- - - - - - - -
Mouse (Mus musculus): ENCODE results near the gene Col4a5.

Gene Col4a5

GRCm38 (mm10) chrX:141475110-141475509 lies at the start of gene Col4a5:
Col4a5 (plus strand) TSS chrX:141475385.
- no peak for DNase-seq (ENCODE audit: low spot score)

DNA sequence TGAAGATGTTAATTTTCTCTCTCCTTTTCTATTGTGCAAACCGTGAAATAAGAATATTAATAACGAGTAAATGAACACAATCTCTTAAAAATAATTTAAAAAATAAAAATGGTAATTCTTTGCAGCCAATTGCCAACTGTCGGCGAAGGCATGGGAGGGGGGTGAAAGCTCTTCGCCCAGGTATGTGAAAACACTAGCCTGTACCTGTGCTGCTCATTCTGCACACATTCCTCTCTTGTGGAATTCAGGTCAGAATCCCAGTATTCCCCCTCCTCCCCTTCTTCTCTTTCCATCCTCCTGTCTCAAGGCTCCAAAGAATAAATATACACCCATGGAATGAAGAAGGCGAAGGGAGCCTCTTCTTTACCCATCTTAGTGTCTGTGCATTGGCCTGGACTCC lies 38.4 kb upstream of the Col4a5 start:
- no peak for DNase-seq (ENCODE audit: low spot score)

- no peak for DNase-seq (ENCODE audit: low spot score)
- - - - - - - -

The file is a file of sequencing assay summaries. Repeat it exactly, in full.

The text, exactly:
Mouse (Mus musculus): ENCODE results near the gene Col4a5.

Gene Col4a5

GRCm38 (mm10) chrX:141475110-141475509 lies at the start of gene Col4a5:
Col4a5 (plus strand) TSS chrX:141475385.
- no peak for DNase-seq (ENCODE audit: low spot score)

DNA sequence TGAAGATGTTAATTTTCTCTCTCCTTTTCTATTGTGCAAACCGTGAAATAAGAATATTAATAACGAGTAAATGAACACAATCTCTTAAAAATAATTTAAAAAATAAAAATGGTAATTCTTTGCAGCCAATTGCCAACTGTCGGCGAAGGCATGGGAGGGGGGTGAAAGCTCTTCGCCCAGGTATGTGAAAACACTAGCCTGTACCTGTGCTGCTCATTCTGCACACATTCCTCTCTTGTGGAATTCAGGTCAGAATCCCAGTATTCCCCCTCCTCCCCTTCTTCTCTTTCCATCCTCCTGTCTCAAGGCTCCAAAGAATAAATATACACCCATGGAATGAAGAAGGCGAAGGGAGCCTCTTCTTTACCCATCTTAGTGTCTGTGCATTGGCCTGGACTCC lies 38.4 kb upstream of the Col4a5 start:
- no peak for DNase-seq (ENCODE audit: low spot score)

- no peak for DNase-seq (ENCODE audit: low spot score)